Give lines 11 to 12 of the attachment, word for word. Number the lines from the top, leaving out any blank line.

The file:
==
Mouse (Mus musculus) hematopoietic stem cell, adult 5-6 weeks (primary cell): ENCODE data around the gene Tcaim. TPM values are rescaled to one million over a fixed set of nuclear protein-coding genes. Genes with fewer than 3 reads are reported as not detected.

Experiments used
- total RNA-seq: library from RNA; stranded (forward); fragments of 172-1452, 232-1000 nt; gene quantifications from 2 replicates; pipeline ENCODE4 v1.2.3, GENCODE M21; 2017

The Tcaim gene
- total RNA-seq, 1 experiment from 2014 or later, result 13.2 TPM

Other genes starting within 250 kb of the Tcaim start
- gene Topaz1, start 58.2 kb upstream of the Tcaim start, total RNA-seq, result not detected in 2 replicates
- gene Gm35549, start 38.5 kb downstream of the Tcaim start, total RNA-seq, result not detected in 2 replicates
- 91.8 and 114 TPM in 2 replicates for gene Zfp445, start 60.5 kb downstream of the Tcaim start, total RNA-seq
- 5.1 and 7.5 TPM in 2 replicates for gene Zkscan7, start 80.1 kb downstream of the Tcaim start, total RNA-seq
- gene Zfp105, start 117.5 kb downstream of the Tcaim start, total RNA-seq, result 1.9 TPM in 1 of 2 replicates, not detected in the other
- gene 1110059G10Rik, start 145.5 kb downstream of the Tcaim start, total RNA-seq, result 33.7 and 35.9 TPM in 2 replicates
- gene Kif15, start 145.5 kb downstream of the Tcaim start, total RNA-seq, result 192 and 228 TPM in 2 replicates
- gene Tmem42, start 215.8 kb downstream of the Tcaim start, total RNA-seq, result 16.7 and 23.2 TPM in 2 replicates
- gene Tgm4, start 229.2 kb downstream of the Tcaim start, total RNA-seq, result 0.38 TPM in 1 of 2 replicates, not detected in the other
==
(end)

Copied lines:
- gene Zfp105, start 117.5 kb downstream of the Tcaim start, total RNA-seq, result 1.9 TPM in 1 of 2 replicates, not detected in the other
- gene 1110059G10Rik, start 145.5 kb downstream of the Tcaim start, total RNA-seq, result 33.7 and 35.9 TPM in 2 replicates